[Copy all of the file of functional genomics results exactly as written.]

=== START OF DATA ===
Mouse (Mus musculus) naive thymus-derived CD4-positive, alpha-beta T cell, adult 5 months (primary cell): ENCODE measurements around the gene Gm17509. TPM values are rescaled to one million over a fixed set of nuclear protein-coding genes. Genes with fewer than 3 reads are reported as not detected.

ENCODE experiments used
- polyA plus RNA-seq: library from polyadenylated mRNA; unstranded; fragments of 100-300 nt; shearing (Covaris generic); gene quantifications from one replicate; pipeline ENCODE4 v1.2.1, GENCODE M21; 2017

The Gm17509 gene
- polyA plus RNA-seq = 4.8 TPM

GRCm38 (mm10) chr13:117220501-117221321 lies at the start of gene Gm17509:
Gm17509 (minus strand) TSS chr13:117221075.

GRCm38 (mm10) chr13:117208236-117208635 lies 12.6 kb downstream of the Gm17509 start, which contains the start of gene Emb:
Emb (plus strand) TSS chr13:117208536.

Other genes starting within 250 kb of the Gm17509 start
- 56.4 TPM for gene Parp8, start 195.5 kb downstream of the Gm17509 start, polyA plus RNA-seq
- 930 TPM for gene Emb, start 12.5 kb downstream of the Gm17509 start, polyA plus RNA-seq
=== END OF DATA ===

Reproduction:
Mouse (Mus musculus) naive thymus-derived CD4-positive, alpha-beta T cell, adult 5 months (primary cell): ENCODE measurements around the gene Gm17509. TPM values are rescaled to one million over a fixed set of nuclear protein-coding genes. Genes with fewer than 3 reads are reported as not detected.

ENCODE experiments used
- polyA plus RNA-seq: library from polyadenylated mRNA; unstranded; fragments of 100-300 nt; shearing (Covaris generic); gene quantifications from one replicate; pipeline ENCODE4 v1.2.1, GENCODE M21; 2017

The Gm17509 gene
- polyA plus RNA-seq = 4.8 TPM

GRCm38 (mm10) chr13:117220501-117221321 lies at the start of gene Gm17509:
Gm17509 (minus strand) TSS chr13:117221075.

GRCm38 (mm10) chr13:117208236-117208635 lies 12.6 kb downstream of the Gm17509 start, which contains the start of gene Emb:
Emb (plus strand) TSS chr13:117208536.

Other genes starting within 250 kb of the Gm17509 start
- 56.4 TPM for gene Parp8, start 195.5 kb downstream of the Gm17509 start, polyA plus RNA-seq
- 930 TPM for gene Emb, start 12.5 kb downstream of the Gm17509 start, polyA plus RNA-seq